A bigger question is the fact that Sony, Nintendo and Microsoft do not allow AO rated games to be made for their various game consoles. Yet it is conceivable that a game with an AO rating can also be a great and artistically redeeming title. How does this defacto ban of AO games affect how developers create titles? Fawkner told us, "Well, yes, it is undoubtedly censorship. But the saying goes - if you're going to come to my house, you have to play by my rules. These policies were in place when Manhunt started, they're nothing new," However, Fawkner disagrees with Take Two's official statement about the artistic merits on Manhunt 2. "I don't think that anyone should confuse Manhunt 2 with an artistic endeavor - this is a commercial endeavor pure and simple - if it was about making an artistic statement, then there are avenues and platforms upon which that could be done. This game is all about making profit by depicting extreme graphical violence. I don't have a problem with that, but I can't imagine that anyone is naive enough to think that there wasn't a good chance of this happening." Jason Kingsley, the co-founder of UK based game developer Rebellion, told us, "All things are possible, though in this case its unlikely to be anything to do with artistic merit or censorship, given the first game sold on its media reputation, after an initial failure in the marketplace, rather than its merits."
Desi told us, "We feel itís a privilege to be on a console, not a developerís right. Console companies have the right to set their own policies regarding content. Again, I think the real issue is that the AO rating currently has the effect of a Scarlet Letter A. As consumers in a supposedly free market society we should be able to choose what we want to purchase or play, no different than other entertainment products. Unfortunately the video game industry has not matured to that point yet."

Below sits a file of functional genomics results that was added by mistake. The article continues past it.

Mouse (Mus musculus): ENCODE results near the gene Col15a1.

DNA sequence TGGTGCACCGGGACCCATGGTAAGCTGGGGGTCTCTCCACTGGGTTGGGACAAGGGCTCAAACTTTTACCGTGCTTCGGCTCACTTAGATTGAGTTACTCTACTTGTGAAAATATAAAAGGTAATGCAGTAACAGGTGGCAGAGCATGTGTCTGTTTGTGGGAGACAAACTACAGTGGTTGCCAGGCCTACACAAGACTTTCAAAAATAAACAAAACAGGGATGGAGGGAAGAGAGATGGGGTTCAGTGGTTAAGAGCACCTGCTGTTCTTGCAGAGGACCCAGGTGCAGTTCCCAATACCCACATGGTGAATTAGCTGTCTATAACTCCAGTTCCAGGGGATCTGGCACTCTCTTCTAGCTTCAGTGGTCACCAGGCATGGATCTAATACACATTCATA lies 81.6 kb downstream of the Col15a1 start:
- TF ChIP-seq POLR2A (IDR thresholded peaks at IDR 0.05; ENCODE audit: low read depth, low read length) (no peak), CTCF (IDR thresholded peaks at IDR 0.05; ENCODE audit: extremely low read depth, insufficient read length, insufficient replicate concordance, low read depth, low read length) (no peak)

Smart told us that Take Two Interactive should be able to take responsibility for the content of Manhunt 2, saying "Nobody said not to make an AO rated movie or game. But by the same token, if you decide to develop and publish a game, e.g. Manhunt 2, that is clearly outside the norm, you should expect to take the heat for it. So, sure, make your M or AO rating game because there is most probably an audience for it. Go ahead, exercise your right to [protected] free speech, your artistic freedom and all that crap we take for granted so some can abuse it at will. But just don't go crying foul when the system - designed to distinguish it from other fare - gives it a deserved branding. After all, thats what the ratings system is all about. Whether it works or not is irrelevant because it is not the ESRB's responsibility to police the people (retailers) who actually sell the games. In much the same way that they can't tell a developer what type of game to make. So, a game with an AO rating, is still likely to fall into the hands of a teenager."
Chmielarz, however, stated that console maker's decision to ban the release of AO games could be an issue in the future. He told us, "That thing is a real problem, not the AO label. Is it really so good for business that a given console will never have AO content? Somehow it did not kill DVD market... And it will not kill PC market... We all know it's on the contrary. I mean, MS/N/S can do whatever they please with their consoles, they can ban games that do not feature pink elephants - it's their hardware. But we have entered an era where graphics is almost photorealistic (e.g. Gears of War), so this problem with adult content will start to bite developers in the ass more and more. 10 years ago killing a man meant hundred pixel silhouette dropping on the floor in 3 frames of animation. Now we can see a single blood drop and parts of the brain splattered all over the wall. And if adult people want to see that, they should be allowed to. And for every Manhunt 2 PC, there will be a copy of a console game not sold. Ok, that's an exaggeration, but I hope it's clear where I'm going with this. I don't think labelling is stupid and unfair, but I think censorship is."